BetaFPV Cetus Pro Kit review

Two-minute review

The buzz around FPV drones has once again been ignited thanks to the release of the DJI Avata; an FPV drone that can be flown by beginners using the intuitive DJI Motion Controller, or flown in Manual/Acro mode by experienced FPV pilots using the DJI FPV Remote Controller 2. True FPV flight, the kind that you’ll have no doubt seen in videos, where the drone dives, rolls, flips and flies through the smallest gaps imaginable is all achieved by flying in Acro mode.

Acro mode is incredibly difficult to learn with experts suggesting beginners need over 50 hours of practice between FPV simulators and beginner FPV drones just to learn the controls. In the early days, you will crash, often, so you need an FPV drone that’s not only suitable for beginners but also comes in a kit to make getting started as simple as possible. And this is exactly what the BetaFPV Cetus Pro Kit offers, making it worthy of a spot in our guide to the best beginner drones.

(Image credit: James Abbott)

The BetaFPV Cetus Pro Kit comes with the Cetus Pro Brushless Quadcopter, a LiteRadio 2SE Transmitter, VR02 FPV Goggles, two 1S LiPo batteries, a USB battery charger and cable, four spare propellers, a propeller removal tool, a USB-C adaptor for firmware updates and a carry case for just $230 / £200 / €232 / AU$342. A small price to pay for a complete FPV kit with a robust drone that’s designed to withstand crashes.

Of course, nothing is indestructible, so spare parts are available if you do happen to damage the Cetus Pro. And since the batteries only provide 4-5 minutes of flight, it’s worth buying a four-pack of additional batteries for increased flight times. This costs $26 / £23 / AU$39, while a six-port USB battery charger costs $20 / £17 / AU$30. 

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(Image credit: James Abbott)

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(Image credit: James Abbott)

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(Image credit: James Abbott)

The Cetus Pro Brushless Quadcopter is palm-sized at just 117×117×35mm and weighs 45.8g with a 1S LiPo battery. The small whoop drone airframe is made of PA12 plastic with built-in propeller guards around and below the propellers to make the drone safer around people and when flown indoors. This crash resistance is essential because you will crash frequently while learning. There is a camera on the Cetus Pro, but this is purely for the FPV feed with no capability to capture video, which is a shame.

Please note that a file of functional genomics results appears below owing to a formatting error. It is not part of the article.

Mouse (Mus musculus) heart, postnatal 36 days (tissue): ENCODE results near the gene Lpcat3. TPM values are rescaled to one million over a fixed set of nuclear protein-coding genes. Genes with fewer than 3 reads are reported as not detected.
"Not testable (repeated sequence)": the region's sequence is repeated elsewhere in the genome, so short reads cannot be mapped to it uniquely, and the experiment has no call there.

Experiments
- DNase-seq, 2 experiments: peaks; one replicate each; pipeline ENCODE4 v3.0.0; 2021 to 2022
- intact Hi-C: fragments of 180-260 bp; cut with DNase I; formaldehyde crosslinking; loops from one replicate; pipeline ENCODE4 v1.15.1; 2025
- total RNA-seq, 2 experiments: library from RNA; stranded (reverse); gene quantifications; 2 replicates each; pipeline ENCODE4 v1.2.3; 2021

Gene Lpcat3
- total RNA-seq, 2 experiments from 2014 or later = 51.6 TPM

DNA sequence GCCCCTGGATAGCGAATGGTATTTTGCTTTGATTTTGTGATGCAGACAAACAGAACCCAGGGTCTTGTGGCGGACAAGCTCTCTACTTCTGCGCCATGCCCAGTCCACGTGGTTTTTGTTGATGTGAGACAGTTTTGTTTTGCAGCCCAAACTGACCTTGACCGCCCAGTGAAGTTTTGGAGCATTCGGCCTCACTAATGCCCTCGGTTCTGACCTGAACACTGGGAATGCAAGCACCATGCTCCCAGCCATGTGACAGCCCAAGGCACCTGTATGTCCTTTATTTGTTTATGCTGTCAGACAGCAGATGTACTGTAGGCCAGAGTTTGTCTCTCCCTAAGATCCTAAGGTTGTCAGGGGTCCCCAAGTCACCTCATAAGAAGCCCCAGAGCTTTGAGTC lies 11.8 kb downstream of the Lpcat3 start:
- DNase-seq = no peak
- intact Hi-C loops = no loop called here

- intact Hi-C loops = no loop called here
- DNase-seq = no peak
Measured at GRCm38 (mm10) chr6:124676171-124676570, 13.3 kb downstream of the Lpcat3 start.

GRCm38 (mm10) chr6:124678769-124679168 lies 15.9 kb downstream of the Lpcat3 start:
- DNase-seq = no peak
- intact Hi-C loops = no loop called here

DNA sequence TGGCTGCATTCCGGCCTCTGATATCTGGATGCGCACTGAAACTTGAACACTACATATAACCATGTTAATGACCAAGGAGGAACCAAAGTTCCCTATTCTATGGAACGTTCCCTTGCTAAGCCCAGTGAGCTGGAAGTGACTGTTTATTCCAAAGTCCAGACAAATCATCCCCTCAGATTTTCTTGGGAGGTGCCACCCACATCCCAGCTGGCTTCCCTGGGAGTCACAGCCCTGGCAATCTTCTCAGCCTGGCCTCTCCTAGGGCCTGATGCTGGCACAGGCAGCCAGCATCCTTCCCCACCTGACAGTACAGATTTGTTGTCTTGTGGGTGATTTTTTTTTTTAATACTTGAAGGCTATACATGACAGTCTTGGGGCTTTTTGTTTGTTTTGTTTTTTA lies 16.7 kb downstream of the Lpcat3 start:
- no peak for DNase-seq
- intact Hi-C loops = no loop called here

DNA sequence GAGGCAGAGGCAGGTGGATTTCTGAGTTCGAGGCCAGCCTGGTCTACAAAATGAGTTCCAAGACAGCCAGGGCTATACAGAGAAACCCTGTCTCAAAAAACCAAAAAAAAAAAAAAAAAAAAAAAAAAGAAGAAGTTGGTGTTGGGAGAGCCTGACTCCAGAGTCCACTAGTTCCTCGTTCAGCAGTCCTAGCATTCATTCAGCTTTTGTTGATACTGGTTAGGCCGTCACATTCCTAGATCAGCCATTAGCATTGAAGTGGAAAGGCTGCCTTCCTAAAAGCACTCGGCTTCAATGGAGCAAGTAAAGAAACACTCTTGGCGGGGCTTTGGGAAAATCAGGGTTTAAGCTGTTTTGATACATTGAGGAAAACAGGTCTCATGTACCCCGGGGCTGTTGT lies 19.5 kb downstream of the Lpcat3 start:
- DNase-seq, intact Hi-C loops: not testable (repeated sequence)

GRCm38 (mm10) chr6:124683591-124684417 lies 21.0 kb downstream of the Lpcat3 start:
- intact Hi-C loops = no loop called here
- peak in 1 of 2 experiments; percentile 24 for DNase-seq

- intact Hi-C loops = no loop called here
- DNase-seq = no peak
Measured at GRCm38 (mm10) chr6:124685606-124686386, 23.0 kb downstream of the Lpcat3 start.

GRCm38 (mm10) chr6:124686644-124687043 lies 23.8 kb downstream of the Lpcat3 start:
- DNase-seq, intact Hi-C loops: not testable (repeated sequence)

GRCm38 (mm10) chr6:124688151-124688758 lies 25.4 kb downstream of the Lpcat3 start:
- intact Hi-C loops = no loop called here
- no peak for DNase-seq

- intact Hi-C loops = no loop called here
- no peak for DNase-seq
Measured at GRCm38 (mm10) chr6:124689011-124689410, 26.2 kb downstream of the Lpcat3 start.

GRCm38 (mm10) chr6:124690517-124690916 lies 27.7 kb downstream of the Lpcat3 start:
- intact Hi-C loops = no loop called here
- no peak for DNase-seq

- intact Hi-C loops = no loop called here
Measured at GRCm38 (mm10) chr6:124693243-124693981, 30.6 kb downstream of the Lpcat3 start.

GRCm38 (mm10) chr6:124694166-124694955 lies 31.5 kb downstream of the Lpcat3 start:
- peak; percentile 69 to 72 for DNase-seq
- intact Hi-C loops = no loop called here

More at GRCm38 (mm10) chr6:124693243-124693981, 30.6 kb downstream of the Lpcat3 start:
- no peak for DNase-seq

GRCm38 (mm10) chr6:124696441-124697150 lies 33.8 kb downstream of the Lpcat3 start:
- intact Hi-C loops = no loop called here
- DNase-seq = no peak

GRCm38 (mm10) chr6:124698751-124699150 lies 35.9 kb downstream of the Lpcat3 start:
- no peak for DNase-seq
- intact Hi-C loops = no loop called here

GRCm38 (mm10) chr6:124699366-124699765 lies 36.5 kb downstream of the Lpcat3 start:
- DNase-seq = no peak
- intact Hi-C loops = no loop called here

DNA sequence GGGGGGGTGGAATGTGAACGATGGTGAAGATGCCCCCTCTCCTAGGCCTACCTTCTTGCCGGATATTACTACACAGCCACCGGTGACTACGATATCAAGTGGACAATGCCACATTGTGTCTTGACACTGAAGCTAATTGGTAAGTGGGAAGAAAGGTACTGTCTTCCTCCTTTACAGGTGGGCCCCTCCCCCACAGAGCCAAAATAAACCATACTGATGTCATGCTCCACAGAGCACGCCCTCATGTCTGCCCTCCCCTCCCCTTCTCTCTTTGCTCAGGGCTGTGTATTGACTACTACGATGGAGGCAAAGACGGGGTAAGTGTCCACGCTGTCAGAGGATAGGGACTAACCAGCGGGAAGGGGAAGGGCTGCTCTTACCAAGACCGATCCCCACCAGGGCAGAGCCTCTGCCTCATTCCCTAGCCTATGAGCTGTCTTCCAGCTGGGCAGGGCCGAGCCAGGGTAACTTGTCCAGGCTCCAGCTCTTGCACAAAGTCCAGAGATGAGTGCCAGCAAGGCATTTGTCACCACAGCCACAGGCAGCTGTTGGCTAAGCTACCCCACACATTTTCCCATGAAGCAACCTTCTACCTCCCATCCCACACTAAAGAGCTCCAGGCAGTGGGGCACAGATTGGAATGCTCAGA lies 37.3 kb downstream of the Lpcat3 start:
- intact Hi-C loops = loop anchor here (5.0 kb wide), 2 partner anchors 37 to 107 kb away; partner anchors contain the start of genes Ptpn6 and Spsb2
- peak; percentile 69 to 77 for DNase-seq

The kit also includes the LiteRadio 2SE Transmitter, which is a basic FPV controller that’s perfect for the Cetus. FPV controllers are slightly different to camera drone controllers, but the included instructions make everything clear. The VR02 FPV Goggles are budget analogue box goggles that provide the FPV feed from the Cetus’ camera. These take some getting used to because they’re low resolution and interference in the feed is common when the drone is flown around obstacles. The main downsides are that there’s no DVR built-in for recording the FPV feed, and glasses can’t be worn when using them.

The beauty of the Cetus Pro is that it provides three speed modes – Slow, Mid and Fast – and three flight modes so you can use more advanced modes as your flying skills improve. Normal Mode is the easiest to fly with and uses optical flow sensors to help the drone to hover and hold position when the control sticks are centred. Another safety feature, which is available in all flight modes, is auto landing where the drone will land when the battery reaches the minimum level rather than crashing.

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A view of lift off with the Beta FPV Controller (Image credit: James Abbott)

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(Image credit: James Abbott)

Liftoff with Beta FPV Controller

Sport Mode is like Angle Mode on more advanced FPV drones, where the angle of the drone’s roll and pitch are fixed at an angle, and when the direction (right) stick is released the drone will level itself automatically. With this mode, you still have to regulate the throttle like the accelerator in a car, which takes practice in itself.

Manual/Acro Mode is the final and most difficult mode to fly because you have to regulate the throttle alongside the direction stick; once the drone has been rolled left or right, and/or pitched forwards or backwards, it will remain at that angle until it’s manually levelled again. Plus, the drone can be rolled and flipped 360° or more, so it’s incredibly easy to crash in this mode and takes a lot of getting used to.

When you do crash in any of the flight modes, Turtle Mode allows you to flip the drone remotely if it lands upside down. It’s a handy feature that means you don’t have to always remove your goggles and walk over to the drone to retrieve the drone. Unfortunately, there’s no beep or buzzer built into the Cetus Pro, so when you do crash, if Turtle Mode doesn’t flip the drone, you’ll have to find the drone by sight alone which can be tricky depending on where you crashed. 

Should I buy the BetaFPV Cetus Pro Kit?

(Image credit: James Abbott)

Buy it if…

Don’t buy it if…

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